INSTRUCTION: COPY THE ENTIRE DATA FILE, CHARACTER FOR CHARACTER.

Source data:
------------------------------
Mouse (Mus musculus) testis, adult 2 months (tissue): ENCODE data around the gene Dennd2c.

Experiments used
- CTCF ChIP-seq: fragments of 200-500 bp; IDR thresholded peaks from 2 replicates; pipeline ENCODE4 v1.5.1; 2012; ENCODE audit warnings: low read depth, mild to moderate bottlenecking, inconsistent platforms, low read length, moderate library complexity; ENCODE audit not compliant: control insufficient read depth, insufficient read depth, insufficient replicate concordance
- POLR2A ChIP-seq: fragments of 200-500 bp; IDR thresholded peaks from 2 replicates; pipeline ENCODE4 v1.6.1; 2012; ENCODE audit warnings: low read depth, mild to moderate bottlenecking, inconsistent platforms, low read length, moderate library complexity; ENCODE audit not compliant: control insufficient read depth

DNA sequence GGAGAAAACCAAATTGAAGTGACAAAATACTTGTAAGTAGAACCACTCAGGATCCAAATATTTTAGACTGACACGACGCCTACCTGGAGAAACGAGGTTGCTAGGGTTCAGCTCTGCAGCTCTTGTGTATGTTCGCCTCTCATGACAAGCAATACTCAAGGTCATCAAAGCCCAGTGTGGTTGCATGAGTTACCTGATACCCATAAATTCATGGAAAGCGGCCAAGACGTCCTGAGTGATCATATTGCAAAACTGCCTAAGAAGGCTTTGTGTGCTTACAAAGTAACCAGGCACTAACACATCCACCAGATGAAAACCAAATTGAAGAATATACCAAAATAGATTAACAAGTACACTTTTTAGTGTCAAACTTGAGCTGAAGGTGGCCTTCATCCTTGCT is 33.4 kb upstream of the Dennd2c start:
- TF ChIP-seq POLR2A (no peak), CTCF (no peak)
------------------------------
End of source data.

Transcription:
Mouse (Mus musculus) testis, adult 2 months (tissue): ENCODE data around the gene Dennd2c.

Experiments used
- CTCF ChIP-seq: fragments of 200-500 bp; IDR thresholded peaks from 2 replicates; pipeline ENCODE4 v1.5.1; 2012; ENCODE audit warnings: low read depth, mild to moderate bottlenecking, inconsistent platforms, low read length, moderate library complexity; ENCODE audit not compliant: control insufficient read depth, insufficient read depth, insufficient replicate concordance
- POLR2A ChIP-seq: fragments of 200-500 bp; IDR thresholded peaks from 2 replicates; pipeline ENCODE4 v1.6.1; 2012; ENCODE audit warnings: low read depth, mild to moderate bottlenecking, inconsistent platforms, low read length, moderate library complexity; ENCODE audit not compliant: control insufficient read depth

DNA sequence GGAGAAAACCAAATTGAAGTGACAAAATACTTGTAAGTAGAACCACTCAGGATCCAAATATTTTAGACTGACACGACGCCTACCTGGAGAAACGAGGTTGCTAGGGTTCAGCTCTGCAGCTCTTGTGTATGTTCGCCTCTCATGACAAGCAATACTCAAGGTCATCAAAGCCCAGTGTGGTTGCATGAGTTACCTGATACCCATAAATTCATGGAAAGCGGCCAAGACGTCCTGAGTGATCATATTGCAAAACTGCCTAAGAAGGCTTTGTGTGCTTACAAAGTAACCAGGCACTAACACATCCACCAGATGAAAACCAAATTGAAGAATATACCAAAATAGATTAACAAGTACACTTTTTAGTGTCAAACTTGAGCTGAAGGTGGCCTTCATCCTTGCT is 33.4 kb upstream of the Dennd2c start:
- TF ChIP-seq POLR2A (no peak), CTCF (no peak)